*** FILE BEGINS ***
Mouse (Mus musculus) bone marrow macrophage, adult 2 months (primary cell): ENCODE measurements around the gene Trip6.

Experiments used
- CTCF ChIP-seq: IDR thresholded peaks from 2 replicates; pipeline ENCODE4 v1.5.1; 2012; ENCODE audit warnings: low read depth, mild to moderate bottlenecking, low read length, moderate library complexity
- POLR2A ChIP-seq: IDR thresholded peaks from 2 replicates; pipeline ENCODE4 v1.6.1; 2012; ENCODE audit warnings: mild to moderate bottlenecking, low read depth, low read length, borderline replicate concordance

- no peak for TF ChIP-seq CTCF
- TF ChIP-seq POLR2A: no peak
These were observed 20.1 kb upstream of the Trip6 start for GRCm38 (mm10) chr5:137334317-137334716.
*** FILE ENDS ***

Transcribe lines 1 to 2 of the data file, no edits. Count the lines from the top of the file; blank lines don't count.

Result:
Mouse (Mus musculus) bone marrow macrophage, adult 2 months (primary cell): ENCODE measurements around the gene Trip6.

Experiments used